The problem is that you have to provide an address to apply for any formalities (this is called proof of address and only official documents from the city or bank count), but without a bank account and regular income you will not receive a rental agreement and often without a rental agreement and bank account no job.
It's a bit complicated and totally illogical, but otherwise it would be much too easy. 🙂 I was lucky to have a contact here who supported me, but many don't feel that way. Then it gets really difficult. Brexit does the rest ...
My Wee City Love series is set in Edinburgh, so a real dream setting. I fell in love with the city with its beautiful colorful doors on my first visit. Did you feel the same way? So love at first sight? What would you say is the best part about living in Edinburgh?
Yes, it was love at first sight. When I visited the city for the first time, I was immediately enthusiastic and, above all, felt right at home. A second visit followed a few weeks later, before I moved here again a week later. That went really quickly. I think only love gives you such wings.
The best thing about Edinburgh is that it has it all. There are mountains, the sea, urban hustle and bustle, beaches, forests, parks, loads of culture, an old town, great shops, galleries and cafes that only invite you to visit them, and above all, incredibly great people. No other city has inspired and given me so much so far. Only the traffic is terrible, but I ride my bike anyway, so I can cope with that.
In Books’n’Scones, the eponymous book café, where you can of course buy scones, plays a special role. Have you tried scones and was there a Scottish dish that surprised you?
Yes I have. In Stirling, I think. They were very tasty. But I have to say that in cafés I often opt for lemon or carrot cake and cappuccino. But I always drink tea at work and at home.
Do you have a few insider tips that you would like to share with my readers? Restaurants, cafes or places to visit in Edinburgh?
Insider tips, let me think about it ...
There is a parking garage in Newhaven with a great view of the harbor and the Royal Yacht Britannia. Dr. Neil’s Garden is particularly beautiful in summer and the retirees look forward to visitors who eat coffee and homemade cakes there. The toast in Leith, right on the shore, was my favorite café to work with. The food tastes great and the selection of wines is great. The Granary, a pub, is on the same street. There is always great live music there. Otherwise, I recommend the Grassmarket, which not only has great pubs, but also Armstrongs and Sons, a vintage fashion store. The castle is in the immediate vicinity. A visit to the National Museum is always worthwhile. But this is definitely not an insider tip. Otherwise: run! The city is not big and so you can discover the most beautiful and mysterious corners.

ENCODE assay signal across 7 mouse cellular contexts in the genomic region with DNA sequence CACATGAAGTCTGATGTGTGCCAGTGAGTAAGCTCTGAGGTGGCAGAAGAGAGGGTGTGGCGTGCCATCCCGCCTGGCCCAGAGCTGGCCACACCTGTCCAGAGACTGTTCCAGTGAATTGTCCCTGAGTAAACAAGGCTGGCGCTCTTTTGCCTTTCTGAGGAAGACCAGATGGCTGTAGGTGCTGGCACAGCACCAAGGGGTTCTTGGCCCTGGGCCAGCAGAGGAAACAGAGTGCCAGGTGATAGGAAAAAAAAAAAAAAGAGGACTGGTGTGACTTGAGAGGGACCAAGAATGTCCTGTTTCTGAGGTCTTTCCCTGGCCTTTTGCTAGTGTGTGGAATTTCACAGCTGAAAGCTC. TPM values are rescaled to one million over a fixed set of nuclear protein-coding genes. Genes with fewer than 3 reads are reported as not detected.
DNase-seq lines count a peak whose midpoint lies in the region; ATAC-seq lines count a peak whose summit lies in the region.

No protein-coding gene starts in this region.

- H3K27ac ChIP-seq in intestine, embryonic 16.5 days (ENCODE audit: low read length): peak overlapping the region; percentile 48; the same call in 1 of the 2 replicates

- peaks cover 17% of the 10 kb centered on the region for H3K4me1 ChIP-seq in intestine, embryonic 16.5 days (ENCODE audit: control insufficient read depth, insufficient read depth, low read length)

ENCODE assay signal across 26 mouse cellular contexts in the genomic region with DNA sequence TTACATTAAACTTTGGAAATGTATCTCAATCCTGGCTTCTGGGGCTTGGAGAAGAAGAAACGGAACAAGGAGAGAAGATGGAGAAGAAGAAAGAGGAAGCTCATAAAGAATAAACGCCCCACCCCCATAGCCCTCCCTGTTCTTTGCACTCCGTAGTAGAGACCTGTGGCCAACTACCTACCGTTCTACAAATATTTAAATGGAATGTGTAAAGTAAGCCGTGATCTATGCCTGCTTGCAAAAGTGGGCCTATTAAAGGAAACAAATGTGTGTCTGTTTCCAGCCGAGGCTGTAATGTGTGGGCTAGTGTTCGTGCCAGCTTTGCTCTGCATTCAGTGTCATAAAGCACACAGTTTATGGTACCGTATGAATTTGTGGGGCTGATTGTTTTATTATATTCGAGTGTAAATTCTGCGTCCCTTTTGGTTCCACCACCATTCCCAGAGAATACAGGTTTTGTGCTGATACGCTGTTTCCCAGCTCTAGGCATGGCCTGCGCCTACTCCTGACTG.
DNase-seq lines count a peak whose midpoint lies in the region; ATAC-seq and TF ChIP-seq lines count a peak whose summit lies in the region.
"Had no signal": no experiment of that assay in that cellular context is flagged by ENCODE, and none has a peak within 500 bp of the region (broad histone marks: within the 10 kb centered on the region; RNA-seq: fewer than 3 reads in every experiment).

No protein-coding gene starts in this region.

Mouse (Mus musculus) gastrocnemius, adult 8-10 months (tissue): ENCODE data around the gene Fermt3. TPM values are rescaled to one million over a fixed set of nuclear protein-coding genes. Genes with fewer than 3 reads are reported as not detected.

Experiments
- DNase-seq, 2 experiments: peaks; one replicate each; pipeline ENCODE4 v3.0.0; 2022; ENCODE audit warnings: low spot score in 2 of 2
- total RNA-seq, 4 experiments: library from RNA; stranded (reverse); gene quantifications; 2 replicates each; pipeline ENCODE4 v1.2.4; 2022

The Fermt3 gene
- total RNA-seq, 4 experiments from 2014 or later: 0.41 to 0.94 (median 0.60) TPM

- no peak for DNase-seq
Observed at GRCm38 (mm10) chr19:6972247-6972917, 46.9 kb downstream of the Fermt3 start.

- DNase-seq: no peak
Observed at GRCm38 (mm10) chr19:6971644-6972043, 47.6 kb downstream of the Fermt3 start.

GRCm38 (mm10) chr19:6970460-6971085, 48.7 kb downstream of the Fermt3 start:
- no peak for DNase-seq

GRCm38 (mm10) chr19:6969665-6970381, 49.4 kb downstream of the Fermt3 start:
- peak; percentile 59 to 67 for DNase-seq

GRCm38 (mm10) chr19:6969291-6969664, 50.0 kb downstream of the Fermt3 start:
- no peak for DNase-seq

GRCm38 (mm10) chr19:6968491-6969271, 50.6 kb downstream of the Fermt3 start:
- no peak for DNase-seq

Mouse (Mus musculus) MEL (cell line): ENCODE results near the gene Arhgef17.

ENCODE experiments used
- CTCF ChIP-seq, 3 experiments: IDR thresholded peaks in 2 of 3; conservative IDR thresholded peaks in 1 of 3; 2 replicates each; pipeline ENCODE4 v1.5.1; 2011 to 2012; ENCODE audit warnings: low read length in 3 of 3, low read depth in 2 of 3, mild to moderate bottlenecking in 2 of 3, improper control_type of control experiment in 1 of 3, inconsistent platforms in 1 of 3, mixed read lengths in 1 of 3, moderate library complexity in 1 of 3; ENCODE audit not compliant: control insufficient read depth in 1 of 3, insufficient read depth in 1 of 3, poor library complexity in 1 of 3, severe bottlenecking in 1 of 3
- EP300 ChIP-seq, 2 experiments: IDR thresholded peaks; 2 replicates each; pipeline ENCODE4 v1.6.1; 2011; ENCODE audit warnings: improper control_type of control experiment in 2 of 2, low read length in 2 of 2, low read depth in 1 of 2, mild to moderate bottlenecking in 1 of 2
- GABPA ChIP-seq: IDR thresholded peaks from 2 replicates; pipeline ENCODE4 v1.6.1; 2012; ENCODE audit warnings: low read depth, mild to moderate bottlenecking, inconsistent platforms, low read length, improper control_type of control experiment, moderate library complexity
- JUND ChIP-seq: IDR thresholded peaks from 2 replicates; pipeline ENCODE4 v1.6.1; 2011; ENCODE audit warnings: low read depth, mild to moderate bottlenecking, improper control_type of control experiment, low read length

Poems’n’Kisses also takes readers to Glasgow and Ullapool. Have you already been to one of the two places?
Poems’n’Kisses is about a poetry slammer who has to make a decision that questions everything her heart believed in for seven years.
Only in Glasgow. There are great buildings in Glasgow, but unfortunately the city has lost not only its wealth but also its appearance over the past few decades. That's a shame. Give Glasgow a chance to get excited, the city takes a bit to warm up. Just last week a book idea there just jumped out of nowhere. I really didn't expect that.
Thank you, dear Emilia, for taking the time for the interview. I wish you every success and inspiration for your upcoming book projects and I hope you will soon have a scone for me. 😉
By the way, Emilia writes about her life in Scotland on her blog. Have a look, it's worth it!
And finally, the question for you: have you ever been to Scotland? Did you like the interview? Would you like to read articles like this more often in the future?
Further article: Here you can find out interesting facts about my Scottish novel Books’n’Scones.